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How to Play Two-Octave Major Scales on the Bass Guitar

Because of the size of the bass guitar, you'll need to shift your left hand out of position in order to play two-octave major scales. To shift your hand smoothly, you need to anticipate where your hand will be for the next several notes (not just for the next note) so that your musical phrase or scale can flow smoothly even though your hand is making a shift.

  1. Review the structure of the two-octave major scale.

    image0.jpg

    The E-major scale begins on the open (unfretted) E string, and its major scale pattern is unique. For every other scale, the first note is fretted. Be sure to refer back to this structure while you’re playing. (If you happen to be a lefty, please read “right hand” to mean “left hand,” and vice versa.)

  2. Press the index finger of your left hand down on any note on the E string, the thickest string, and strike the note with your right hand.

    This note is your root (the first note in the scale). If you're playing the E major scale, you don't fret anything — just strike the open string.

  3. Shift your left hand by two frets toward the bridge along the E string to play the next three notes.

    On the E string, fret with your index finger, then your ring finger, and then your pinkie, striking each note with the right hand as you fret it. If you're playing the E major scale, this isn't shift — you just start fretting at the second fret.

  4. Stay in position and move the index finger of your left hand from the E string to the A string.

    Fret with your index finger and strike the A string.

  5. Shift your left hand toward the bridge by two frets along the A string and play the next three notes.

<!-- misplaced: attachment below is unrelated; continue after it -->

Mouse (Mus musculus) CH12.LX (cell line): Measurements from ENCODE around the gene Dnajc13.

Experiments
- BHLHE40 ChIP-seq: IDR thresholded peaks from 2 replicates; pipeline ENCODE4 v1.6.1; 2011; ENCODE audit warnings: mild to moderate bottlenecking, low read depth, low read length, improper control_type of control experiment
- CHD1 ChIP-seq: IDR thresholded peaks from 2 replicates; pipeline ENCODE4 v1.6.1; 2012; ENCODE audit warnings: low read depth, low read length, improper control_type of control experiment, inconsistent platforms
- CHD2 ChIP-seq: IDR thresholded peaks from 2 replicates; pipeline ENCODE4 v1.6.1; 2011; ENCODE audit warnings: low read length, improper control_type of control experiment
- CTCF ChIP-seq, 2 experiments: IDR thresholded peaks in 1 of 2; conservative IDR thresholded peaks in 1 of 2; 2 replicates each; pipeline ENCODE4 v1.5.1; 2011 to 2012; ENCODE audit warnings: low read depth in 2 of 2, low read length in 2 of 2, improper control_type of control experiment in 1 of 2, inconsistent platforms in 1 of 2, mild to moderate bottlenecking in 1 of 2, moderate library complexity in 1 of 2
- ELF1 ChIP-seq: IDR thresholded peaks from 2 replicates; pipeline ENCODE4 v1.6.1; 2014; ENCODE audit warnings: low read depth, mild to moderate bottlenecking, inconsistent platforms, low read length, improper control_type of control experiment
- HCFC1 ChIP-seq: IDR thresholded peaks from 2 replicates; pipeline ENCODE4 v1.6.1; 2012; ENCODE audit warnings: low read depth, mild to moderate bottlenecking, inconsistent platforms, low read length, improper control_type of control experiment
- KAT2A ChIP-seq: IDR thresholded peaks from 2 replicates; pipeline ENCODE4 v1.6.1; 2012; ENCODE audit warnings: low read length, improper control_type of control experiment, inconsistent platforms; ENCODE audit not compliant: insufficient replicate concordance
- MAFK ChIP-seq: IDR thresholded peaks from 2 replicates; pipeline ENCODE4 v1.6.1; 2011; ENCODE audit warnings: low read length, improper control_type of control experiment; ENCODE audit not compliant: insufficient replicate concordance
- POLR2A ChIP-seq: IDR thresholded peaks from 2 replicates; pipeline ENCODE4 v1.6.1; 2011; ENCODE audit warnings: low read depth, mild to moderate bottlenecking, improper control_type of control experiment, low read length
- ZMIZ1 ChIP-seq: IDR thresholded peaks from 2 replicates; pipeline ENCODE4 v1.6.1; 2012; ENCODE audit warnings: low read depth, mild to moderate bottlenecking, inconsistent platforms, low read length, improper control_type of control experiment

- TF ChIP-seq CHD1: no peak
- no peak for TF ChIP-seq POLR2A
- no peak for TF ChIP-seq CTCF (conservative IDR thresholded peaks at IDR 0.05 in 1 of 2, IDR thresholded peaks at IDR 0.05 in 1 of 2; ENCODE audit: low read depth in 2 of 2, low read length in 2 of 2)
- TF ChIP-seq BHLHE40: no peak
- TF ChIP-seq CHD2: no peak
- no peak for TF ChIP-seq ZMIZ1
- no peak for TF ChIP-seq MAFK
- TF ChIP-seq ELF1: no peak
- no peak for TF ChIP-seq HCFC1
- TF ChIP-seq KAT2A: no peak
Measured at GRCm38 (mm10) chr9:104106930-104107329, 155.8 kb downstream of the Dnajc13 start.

On the A string, fret with your index finger, then your ring finger, and then your pinkie, striking each note with the right hand as you fret it. Now you're exactly one octave above the original starting note.

  6. Stay in position and move the A string across to the D string and play the next three notes.

    Just like before, but on the D string, fret with your index finger, then your ring finger, and then your pinkie, striking each note with the right hand as you fret it.

  7. Stay in position and press the index finger of your left hand on the G string.

    Fret with your index finger and strike the G string.

  8. Shift your left hand by two frets toward the bridge along the G string and finish the scale.

    You're nearly to the top! On the G string, fret with your index finger, then your ring finger, and then your pinkie, striking each note with the right hand as you fret it. Voilà! You’re now exactly two octaves above the original root note.

You'll notice that your poor left-hand middle finger has nothing much to do but hang out (figuratively) while you play this scale. Practice playing up and down the scale, building speed and fluidity as you go. Eventually, you'll be able to play it in your sleep.

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